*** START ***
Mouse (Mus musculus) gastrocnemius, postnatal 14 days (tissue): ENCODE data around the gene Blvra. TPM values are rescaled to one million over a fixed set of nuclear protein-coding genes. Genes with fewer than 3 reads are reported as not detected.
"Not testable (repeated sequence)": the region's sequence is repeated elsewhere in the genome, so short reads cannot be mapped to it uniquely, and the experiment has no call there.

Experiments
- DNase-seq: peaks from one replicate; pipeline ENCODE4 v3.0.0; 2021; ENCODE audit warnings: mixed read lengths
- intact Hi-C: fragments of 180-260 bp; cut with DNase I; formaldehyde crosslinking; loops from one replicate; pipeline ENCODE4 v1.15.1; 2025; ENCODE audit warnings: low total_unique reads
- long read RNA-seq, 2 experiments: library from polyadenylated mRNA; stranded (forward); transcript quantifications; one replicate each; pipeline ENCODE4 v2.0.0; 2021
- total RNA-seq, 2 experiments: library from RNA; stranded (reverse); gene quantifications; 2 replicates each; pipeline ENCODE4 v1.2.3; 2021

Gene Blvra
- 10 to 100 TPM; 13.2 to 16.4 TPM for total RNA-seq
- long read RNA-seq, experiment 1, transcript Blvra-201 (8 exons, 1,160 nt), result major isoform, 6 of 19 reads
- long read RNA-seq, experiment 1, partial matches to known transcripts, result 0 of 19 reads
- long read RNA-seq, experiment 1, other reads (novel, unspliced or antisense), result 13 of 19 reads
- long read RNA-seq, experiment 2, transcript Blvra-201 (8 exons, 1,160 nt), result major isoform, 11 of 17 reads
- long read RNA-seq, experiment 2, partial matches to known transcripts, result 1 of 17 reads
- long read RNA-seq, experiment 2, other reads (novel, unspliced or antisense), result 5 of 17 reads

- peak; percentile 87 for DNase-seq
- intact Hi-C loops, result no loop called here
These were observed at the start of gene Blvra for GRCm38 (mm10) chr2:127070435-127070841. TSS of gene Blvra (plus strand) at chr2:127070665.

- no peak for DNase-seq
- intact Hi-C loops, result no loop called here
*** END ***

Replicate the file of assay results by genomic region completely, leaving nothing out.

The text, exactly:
Mouse (Mus musculus) gastrocnemius, postnatal 14 days (tissue): ENCODE data around the gene Blvra. TPM values are rescaled to one million over a fixed set of nuclear protein-coding genes. Genes with fewer than 3 reads are reported as not detected.
"Not testable (repeated sequence)": the region's sequence is repeated elsewhere in the genome, so short reads cannot be mapped to it uniquely, and the experiment has no call there.

Experiments
- DNase-seq: peaks from one replicate; pipeline ENCODE4 v3.0.0; 2021; ENCODE audit warnings: mixed read lengths
- intact Hi-C: fragments of 180-260 bp; cut with DNase I; formaldehyde crosslinking; loops from one replicate; pipeline ENCODE4 v1.15.1; 2025; ENCODE audit warnings: low total_unique reads
- long read RNA-seq, 2 experiments: library from polyadenylated mRNA; stranded (forward); transcript quantifications; one replicate each; pipeline ENCODE4 v2.0.0; 2021
- total RNA-seq, 2 experiments: library from RNA; stranded (reverse); gene quantifications; 2 replicates each; pipeline ENCODE4 v1.2.3; 2021

Gene Blvra
- 10 to 100 TPM; 13.2 to 16.4 TPM for total RNA-seq
- long read RNA-seq, experiment 1, transcript Blvra-201 (8 exons, 1,160 nt), result major isoform, 6 of 19 reads
- long read RNA-seq, experiment 1, partial matches to known transcripts, result 0 of 19 reads
- long read RNA-seq, experiment 1, other reads (novel, unspliced or antisense), result 13 of 19 reads
- long read RNA-seq, experiment 2, transcript Blvra-201 (8 exons, 1,160 nt), result major isoform, 11 of 17 reads
- long read RNA-seq, experiment 2, partial matches to known transcripts, result 1 of 17 reads
- long read RNA-seq, experiment 2, other reads (novel, unspliced or antisense), result 5 of 17 reads

- peak; percentile 87 for DNase-seq
- intact Hi-C loops, result no loop called here
These were observed at the start of gene Blvra for GRCm38 (mm10) chr2:127070435-127070841. TSS of gene Blvra (plus strand) at chr2:127070665.

- no peak for DNase-seq
- intact Hi-C loops, result no loop called here